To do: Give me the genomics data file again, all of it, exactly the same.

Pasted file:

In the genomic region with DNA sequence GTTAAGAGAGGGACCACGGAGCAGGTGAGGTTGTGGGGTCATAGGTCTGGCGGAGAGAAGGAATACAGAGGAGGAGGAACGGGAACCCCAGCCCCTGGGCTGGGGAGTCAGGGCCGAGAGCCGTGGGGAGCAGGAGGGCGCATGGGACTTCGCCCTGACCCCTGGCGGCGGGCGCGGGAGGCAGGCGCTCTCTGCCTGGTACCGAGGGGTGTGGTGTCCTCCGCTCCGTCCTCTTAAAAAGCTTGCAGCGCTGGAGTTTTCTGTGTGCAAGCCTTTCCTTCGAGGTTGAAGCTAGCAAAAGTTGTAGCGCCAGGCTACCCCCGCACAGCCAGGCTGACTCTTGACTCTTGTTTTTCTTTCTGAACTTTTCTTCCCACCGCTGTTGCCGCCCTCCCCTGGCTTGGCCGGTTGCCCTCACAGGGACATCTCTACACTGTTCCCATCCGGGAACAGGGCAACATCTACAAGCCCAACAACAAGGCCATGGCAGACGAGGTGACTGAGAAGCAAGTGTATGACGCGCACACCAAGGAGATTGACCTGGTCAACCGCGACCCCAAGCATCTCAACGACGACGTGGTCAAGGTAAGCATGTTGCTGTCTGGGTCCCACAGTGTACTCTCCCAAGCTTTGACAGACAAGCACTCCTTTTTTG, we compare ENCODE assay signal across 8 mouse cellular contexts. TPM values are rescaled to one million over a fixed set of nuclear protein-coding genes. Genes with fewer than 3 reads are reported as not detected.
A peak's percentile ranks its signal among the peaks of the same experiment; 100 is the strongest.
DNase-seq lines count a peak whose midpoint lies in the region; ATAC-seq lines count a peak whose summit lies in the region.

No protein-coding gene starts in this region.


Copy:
In the genomic region with DNA sequence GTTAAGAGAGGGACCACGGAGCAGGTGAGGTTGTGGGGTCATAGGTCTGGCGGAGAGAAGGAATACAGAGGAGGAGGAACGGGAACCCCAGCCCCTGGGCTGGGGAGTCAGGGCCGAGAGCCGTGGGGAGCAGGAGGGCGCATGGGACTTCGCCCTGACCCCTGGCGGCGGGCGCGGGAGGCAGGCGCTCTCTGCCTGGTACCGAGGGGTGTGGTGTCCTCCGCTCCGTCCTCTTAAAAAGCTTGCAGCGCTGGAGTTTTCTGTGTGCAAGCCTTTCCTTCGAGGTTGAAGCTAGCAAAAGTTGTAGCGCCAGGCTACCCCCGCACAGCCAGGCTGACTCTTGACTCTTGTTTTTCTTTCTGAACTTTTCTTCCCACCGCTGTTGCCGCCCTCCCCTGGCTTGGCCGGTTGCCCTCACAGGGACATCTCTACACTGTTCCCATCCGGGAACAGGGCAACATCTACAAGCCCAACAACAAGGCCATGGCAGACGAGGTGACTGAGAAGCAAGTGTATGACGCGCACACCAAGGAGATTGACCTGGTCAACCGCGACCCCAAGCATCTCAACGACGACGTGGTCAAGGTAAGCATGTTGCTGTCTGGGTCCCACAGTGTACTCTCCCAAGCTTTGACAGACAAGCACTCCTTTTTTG, we compare ENCODE assay signal across 8 mouse cellular contexts. TPM values are rescaled to one million over a fixed set of nuclear protein-coding genes. Genes with fewer than 3 reads are reported as not detected.
A peak's percentile ranks its signal among the peaks of the same experiment; 100 is the strongest.
DNase-seq lines count a peak whose midpoint lies in the region; ATAC-seq lines count a peak whose summit lies in the region.

No protein-coding gene starts in this region.